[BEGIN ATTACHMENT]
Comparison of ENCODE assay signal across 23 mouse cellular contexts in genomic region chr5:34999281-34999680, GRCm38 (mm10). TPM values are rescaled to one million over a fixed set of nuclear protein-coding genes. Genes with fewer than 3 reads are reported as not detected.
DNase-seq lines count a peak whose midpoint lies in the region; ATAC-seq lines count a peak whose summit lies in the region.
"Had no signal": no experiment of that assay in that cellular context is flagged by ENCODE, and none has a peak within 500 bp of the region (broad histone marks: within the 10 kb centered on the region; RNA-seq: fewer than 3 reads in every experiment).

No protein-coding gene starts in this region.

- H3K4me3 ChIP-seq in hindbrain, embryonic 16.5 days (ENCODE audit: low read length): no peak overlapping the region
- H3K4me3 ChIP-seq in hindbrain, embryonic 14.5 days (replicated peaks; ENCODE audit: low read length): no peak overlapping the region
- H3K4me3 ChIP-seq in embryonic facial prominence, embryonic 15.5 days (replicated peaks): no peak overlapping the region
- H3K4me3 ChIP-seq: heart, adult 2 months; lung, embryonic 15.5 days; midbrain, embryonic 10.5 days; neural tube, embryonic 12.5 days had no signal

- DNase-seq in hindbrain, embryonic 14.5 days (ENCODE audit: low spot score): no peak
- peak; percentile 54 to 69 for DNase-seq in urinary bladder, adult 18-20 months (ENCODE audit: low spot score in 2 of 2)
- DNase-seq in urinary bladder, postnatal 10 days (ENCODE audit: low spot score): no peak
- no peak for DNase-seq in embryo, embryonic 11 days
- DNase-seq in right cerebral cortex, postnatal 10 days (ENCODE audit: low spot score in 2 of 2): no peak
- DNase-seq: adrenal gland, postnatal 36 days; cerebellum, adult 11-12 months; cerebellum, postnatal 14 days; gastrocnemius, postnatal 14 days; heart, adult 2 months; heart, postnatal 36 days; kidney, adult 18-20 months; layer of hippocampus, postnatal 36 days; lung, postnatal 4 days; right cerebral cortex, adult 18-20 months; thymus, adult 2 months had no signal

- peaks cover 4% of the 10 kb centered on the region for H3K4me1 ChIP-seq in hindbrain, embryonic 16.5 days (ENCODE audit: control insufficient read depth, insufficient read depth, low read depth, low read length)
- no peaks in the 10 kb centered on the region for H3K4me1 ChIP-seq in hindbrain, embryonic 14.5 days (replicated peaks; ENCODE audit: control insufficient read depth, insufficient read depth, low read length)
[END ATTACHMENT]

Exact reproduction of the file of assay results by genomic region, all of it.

Comparison of ENCODE assay signal across 23 mouse cellular contexts in genomic region chr5:34999281-34999680, GRCm38 (mm10). TPM values are rescaled to one million over a fixed set of nuclear protein-coding genes. Genes with fewer than 3 reads are reported as not detected.
DNase-seq lines count a peak whose midpoint lies in the region; ATAC-seq lines count a peak whose summit lies in the region.
"Had no signal": no experiment of that assay in that cellular context is flagged by ENCODE, and none has a peak within 500 bp of the region (broad histone marks: within the 10 kb centered on the region; RNA-seq: fewer than 3 reads in every experiment).

No protein-coding gene starts in this region.

- H3K4me3 ChIP-seq in hindbrain, embryonic 16.5 days (ENCODE audit: low read length): no peak overlapping the region
- H3K4me3 ChIP-seq in hindbrain, embryonic 14.5 days (replicated peaks; ENCODE audit: low read length): no peak overlapping the region
- H3K4me3 ChIP-seq in embryonic facial prominence, embryonic 15.5 days (replicated peaks): no peak overlapping the region
- H3K4me3 ChIP-seq: heart, adult 2 months; lung, embryonic 15.5 days; midbrain, embryonic 10.5 days; neural tube, embryonic 12.5 days had no signal

- DNase-seq in hindbrain, embryonic 14.5 days (ENCODE audit: low spot score): no peak
- peak; percentile 54 to 69 for DNase-seq in urinary bladder, adult 18-20 months (ENCODE audit: low spot score in 2 of 2)
- DNase-seq in urinary bladder, postnatal 10 days (ENCODE audit: low spot score): no peak
- no peak for DNase-seq in embryo, embryonic 11 days
- DNase-seq in right cerebral cortex, postnatal 10 days (ENCODE audit: low spot score in 2 of 2): no peak
- DNase-seq: adrenal gland, postnatal 36 days; cerebellum, adult 11-12 months; cerebellum, postnatal 14 days; gastrocnemius, postnatal 14 days; heart, adult 2 months; heart, postnatal 36 days; kidney, adult 18-20 months; layer of hippocampus, postnatal 36 days; lung, postnatal 4 days; right cerebral cortex, adult 18-20 months; thymus, adult 2 months had no signal

- peaks cover 4% of the 10 kb centered on the region for H3K4me1 ChIP-seq in hindbrain, embryonic 16.5 days (ENCODE audit: control insufficient read depth, insufficient read depth, low read depth, low read length)
- no peaks in the 10 kb centered on the region for H3K4me1 ChIP-seq in hindbrain, embryonic 14.5 days (replicated peaks; ENCODE audit: control insufficient read depth, insufficient read depth, low read length)